The massive market transformation this month that some on Wall Street called a "once in a decade opportunity" might have just been a one-off technical move because of taxes.Marketsread more
The Pentagon will deploy U.S. forces to the Middle East on the heels of the attack on Saudi Arabian oil facilities, United States Secretary of Defense Mark Esper announced...Defenseread more
CNBC did a deep dive through the most recent Wall Street research to find stocks that analysts say are underappreciated.Marketsread more
Shares of MasterCard are up 46% this year, and 1120% since 2011, getting a boost from the strong U.S. consumer.Investingread more
CNBC sat in on an "empathy training" at Amazon PillPack's Somerville offices, which is part of new hire orientation.Technologyread more
Trade with China is the 'big unknown' for the Federal Reserve as it decides how best to support the U.S. economy, says Council on Foreign Relations Director of International...Futures Nowread more
Lobbying experts said the visit is likely an attempt to be in lawmakers' ears as they consider legislation that would impact Facebook.Technologyread more
Yardeni Research's Edward Yardeni believes the U.S. economy is picking up steam.Trading Nationread more
Iran's audacious drone and cruise missile attack on Saudi Arabia's oil producing facilities has provided a critical test yet for the Trump administration's foreign policy. A...Politicsread more
Chinese trade negotiators suddenly canceled a visit to meet U.S. farmers after they wrapped up trade talks in Washington this week.Marketsread more
Amazon's cloud business on Wednesday announced the launch of a service — called Secrets Manager — for storing important company information, such as passwords.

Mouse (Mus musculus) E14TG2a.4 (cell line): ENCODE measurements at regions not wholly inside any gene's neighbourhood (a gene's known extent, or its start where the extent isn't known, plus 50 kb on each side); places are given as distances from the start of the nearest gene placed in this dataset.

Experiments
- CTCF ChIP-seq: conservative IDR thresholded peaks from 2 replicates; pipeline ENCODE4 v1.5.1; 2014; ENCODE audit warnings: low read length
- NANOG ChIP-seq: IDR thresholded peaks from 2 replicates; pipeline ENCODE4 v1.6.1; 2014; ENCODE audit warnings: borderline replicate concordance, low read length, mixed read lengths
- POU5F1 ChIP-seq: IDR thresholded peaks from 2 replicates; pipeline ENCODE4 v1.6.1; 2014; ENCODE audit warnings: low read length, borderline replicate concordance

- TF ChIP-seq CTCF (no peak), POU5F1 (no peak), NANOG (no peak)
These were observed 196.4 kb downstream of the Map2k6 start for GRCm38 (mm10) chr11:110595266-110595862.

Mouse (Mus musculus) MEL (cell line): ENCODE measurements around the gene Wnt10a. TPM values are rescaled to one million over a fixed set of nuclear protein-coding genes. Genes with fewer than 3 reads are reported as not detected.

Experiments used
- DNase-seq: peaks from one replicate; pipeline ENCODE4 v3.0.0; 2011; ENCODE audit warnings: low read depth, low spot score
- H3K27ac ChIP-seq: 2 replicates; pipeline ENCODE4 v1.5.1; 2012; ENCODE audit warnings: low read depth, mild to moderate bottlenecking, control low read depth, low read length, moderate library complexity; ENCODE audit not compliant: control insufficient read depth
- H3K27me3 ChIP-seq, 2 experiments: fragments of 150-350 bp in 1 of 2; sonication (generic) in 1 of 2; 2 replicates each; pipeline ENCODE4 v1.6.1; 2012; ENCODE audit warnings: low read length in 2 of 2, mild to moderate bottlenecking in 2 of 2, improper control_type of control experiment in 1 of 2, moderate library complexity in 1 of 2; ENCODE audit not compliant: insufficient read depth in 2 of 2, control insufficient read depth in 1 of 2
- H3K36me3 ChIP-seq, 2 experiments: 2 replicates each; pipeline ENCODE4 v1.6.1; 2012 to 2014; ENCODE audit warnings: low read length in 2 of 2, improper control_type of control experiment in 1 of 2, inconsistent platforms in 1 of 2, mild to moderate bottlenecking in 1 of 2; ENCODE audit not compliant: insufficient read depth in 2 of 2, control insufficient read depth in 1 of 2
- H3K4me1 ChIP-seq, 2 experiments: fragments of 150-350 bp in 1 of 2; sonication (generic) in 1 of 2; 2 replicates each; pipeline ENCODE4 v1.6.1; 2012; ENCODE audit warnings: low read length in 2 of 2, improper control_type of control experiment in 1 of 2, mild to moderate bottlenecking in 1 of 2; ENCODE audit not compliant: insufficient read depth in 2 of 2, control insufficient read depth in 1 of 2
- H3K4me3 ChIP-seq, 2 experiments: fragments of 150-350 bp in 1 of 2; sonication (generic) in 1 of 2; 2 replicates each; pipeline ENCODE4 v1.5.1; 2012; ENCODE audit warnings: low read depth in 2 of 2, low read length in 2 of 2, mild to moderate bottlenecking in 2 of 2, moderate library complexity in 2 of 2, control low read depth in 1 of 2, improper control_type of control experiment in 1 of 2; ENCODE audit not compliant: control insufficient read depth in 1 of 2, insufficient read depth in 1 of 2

The service is Amazon's latest effort to bolster its security software offerings, but it also comes after a string of reports about attackers stealing passwords improperly stored on Amazon Web Services.
With this new service, "you never, ever put a secret again in your code," Amazon's chief technology officer, Werner Vogels, said during a presentation at AWS' San Francisco Summit on Wednesday.
The Secrets Manager tool arrives five years after AWS introduced a system for storing encryption keys powered by dedicated hardware security modules, and 3½ years after the cloud provider introduced a simpler service for that purpose. Google and Microsoft also offer key management services.
Secrets Manager is meant for more broad-based use — it can be used to store passwords, keys to application programming interfaces for other services, or database login information.
In October cybersecurity company UpGuard disclosed that Accenture had experienced a leak of data stored in AWS that contained 40,000 passwords. The Australian Broadcasting Corp. also had a data leak that involved login information, The Register reported in November.
Amazon Web Services leads the public cloud infrastructure market, with more than 125 services available to customers. In the fourth quarter it held 34 percent of the market for cloud infrastructure services, according to Synergy Research Group. Synergy put Microsoft's share at 13 percent and Google's at 6 percent.
The new AWS Secrets Manager service is available Wednesday. It costs 40 cents per "secret" per month, and 5 cents for every batch of 10,000 programmatic requests.